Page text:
|Title||Und. Athens||Posted in||Graphic Design, Art, Photography||Release Date||April 2017|
|Publisher||Kiriakos Spirou||ISBN||978-9963-2432-0-4||Price||8 euros|
It’s been a very busy opening for the summer season in Athens, with local galleries running at full throttle trying to keep up with the influx of visitors arriving in the city for documenta14 last month, as well as Art Athina now coming up at the end of May. While many visitors easily find their way to the big museums and well-known galleries, few are aware of the booming independent local art scene, comprised of around 40 alternative and non-profit spaces. Enter Und. Athens, a new art guide that seeks to promote and document the city’s alternative art scene, and help visitors discover emerging talent and new art spaces all around the city centre. Und. Athens was designed as an indispensable tool for art professionals and art lovers visiting Athens this season, with a particular focus on the alternative, the unusual and the emerging.
Designed by Greek designer Natassa Pappa and published by art writer and editor Kiriakos Spirou, the publication comes as a printed, foldable map that includes a directory with all the contemporary art venues in Athens together with suggestions about where to eat, what to see and which areas are worth exploring. An online journal also complements the printed edition with stories from the Athenian underground scene, including interviews, exhibition reviews and more. For the map’s design, Natassa Pappa divided the city into nine areas, each corresponding to a major Athenian neighbourhood: Kolonaki-Exarcheia, Ampelokipi-Neapoli, Kaisariani, Kipseli, Syntagma-Pagrati, Acropolis-Koukaki, Petralona, Metaxourgeio and the City Centre. Recommended art walks that run through these areas are highlighted on the map and accompanied by insider’s tips for each neighbourhood. The design is minimal and clear, with the intention of creating more of a diagram than a map whilst also conveying as much information as possible. Meanwhile, the font used is Averta, a bilingual Greek-English font designed by London-based designer Kostas Bartokas.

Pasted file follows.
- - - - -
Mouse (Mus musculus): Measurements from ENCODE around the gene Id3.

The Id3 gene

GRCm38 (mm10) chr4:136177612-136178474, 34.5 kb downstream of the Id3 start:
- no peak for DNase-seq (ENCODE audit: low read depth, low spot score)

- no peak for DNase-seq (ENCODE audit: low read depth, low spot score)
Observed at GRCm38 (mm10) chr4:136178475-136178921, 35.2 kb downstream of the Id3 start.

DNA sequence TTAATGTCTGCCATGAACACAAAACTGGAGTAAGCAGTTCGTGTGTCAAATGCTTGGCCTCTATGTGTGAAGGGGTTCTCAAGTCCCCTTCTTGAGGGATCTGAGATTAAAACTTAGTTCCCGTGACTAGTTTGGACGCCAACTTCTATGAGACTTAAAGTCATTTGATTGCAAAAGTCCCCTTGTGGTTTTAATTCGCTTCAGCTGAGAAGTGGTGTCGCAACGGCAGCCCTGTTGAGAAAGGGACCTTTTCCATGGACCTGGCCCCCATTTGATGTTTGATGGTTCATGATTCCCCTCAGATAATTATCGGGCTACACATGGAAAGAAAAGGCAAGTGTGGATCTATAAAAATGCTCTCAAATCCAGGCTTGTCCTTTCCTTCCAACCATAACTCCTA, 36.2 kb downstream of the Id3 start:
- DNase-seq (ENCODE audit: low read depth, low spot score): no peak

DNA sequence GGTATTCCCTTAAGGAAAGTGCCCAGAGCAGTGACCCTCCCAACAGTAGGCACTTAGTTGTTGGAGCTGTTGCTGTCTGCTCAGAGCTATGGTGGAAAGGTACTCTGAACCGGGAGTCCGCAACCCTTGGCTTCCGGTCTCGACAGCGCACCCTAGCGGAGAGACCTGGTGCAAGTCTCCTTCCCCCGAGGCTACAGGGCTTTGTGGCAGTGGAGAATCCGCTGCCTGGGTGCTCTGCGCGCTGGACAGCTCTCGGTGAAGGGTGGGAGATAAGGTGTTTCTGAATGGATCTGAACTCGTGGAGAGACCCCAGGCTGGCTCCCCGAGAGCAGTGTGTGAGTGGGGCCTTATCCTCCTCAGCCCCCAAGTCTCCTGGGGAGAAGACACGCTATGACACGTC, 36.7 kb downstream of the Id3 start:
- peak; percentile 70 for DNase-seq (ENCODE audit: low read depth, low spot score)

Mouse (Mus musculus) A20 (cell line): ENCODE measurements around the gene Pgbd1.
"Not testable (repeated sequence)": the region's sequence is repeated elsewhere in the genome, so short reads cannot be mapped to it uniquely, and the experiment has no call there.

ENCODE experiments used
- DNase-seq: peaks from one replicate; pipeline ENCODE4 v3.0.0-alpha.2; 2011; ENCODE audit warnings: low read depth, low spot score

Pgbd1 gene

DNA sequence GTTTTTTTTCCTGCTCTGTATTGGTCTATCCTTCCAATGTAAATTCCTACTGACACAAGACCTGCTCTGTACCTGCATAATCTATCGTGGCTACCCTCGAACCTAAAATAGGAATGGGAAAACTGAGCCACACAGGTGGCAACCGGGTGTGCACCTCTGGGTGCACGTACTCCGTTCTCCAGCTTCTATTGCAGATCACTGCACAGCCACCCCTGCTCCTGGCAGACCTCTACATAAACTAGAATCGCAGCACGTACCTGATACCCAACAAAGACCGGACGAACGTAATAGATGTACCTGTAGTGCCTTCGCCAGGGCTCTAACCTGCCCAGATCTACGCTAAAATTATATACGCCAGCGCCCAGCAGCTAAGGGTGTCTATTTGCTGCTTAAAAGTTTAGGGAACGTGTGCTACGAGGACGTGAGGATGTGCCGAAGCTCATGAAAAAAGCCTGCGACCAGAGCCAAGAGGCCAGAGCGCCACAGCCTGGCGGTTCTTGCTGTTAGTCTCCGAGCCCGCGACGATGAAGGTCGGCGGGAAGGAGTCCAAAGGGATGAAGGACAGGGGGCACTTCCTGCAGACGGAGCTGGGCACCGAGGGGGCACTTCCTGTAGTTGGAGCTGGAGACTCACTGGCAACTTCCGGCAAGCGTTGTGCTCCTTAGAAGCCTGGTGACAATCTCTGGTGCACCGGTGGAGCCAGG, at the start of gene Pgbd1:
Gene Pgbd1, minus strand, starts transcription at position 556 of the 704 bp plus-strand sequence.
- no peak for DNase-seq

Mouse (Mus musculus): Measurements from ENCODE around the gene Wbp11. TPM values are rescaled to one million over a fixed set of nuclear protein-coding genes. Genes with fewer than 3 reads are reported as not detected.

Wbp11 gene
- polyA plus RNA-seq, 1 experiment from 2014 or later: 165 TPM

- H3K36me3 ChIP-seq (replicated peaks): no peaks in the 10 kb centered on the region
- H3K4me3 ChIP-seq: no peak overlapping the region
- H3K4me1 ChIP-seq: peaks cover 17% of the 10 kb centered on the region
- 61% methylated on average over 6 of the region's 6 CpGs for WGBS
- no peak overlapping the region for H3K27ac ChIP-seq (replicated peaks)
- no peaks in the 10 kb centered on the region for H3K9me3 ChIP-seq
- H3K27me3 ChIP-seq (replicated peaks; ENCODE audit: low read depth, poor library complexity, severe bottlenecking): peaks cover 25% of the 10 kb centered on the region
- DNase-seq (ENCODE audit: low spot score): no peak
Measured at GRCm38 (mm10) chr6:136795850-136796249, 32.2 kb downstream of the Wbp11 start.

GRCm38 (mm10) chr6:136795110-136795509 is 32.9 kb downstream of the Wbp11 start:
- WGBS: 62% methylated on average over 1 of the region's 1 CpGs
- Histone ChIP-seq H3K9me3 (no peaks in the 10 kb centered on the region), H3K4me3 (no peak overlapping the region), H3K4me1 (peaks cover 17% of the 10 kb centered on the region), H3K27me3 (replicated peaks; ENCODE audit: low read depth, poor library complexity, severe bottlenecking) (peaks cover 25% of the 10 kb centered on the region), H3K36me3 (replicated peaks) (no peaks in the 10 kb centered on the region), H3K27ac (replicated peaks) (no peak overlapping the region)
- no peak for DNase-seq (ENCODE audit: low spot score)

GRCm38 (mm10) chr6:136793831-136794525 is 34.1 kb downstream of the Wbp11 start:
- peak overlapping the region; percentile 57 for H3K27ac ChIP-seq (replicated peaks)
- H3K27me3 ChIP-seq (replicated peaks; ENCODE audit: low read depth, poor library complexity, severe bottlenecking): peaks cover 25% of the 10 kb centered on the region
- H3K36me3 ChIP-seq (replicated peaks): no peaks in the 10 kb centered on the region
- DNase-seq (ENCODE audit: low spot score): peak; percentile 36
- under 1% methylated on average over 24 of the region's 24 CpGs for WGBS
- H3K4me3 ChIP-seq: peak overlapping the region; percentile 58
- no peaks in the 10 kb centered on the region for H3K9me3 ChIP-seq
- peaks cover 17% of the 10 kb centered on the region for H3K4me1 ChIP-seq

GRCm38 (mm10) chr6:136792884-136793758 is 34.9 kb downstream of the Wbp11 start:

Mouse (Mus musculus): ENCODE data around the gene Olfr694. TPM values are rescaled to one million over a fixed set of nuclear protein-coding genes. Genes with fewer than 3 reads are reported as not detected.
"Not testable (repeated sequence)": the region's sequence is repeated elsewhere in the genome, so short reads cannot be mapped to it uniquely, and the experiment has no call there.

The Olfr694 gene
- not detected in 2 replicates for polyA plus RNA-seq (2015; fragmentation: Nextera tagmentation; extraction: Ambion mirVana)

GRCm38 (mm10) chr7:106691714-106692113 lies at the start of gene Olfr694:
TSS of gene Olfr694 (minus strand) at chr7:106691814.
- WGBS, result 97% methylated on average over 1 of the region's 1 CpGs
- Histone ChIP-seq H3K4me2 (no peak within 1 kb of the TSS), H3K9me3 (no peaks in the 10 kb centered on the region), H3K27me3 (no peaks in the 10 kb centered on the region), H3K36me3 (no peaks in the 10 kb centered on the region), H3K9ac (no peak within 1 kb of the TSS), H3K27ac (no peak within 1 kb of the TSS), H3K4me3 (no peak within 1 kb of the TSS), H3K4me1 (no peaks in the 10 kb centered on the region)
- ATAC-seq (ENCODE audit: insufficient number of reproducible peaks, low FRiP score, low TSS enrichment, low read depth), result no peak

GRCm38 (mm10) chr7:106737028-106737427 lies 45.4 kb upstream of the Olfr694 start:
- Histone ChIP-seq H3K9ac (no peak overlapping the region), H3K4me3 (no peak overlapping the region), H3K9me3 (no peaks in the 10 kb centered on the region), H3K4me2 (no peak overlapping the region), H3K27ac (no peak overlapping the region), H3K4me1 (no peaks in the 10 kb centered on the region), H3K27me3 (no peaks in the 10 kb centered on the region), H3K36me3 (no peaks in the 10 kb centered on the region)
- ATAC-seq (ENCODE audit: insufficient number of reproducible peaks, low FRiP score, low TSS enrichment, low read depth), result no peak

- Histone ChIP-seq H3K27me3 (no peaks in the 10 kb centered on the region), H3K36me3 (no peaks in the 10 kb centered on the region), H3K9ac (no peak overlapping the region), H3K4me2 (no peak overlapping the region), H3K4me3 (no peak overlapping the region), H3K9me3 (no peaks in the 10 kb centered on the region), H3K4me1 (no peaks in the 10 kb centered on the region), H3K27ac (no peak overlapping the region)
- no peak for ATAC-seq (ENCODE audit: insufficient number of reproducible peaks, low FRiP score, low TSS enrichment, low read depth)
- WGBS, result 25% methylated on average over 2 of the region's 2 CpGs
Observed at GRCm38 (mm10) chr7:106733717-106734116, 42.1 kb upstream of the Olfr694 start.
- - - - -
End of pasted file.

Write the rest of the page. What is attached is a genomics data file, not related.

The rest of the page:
More than five months in the making, Und. Athens is the result of extensive research and mapping in Athens, with the objective of finding as many alternative art spaces in the city as possible. This research brought into the light a large network of creatives, who work mostly under the radar but many of whom are very active abroad, participating in projects and exhibitions. Take for example Daily Lazy, the new project space that just opened at the basement of Efimerida bar on Sina Street: its four founders are all artists based between Athens and New York, Berlin and elsewhere, and started the whole endeavour as a contemporary art blog before deciding to open an actual space. Another interesting story is that of SUPER, a semi-permanent project space opened by German artists in Votanikos, which then moved to Praxitelous street and has now extended its activities to Kassel.
Every blue number on Und. Athens’ map stands for an art venue in Athens, but at the same time is a whole cluster of stories and artistic collaborations waiting to be explored. Perhaps not surprisingly, there has been no official record of the independent art scene of Athens up to now, and only last month a coalition of 21 independent art spaces published their own map to coincide with the opening of documenta 14. Hopefully this is the beginning of a new era for the Athenian art scene, where local and emerging artists will receive more exposure and their creative ideas will be shared with and supported by more people visiting the Greek capital.
If you are seeking for more things to do while visiting the Greek capital check out Yatzer’s Athens City Experiences.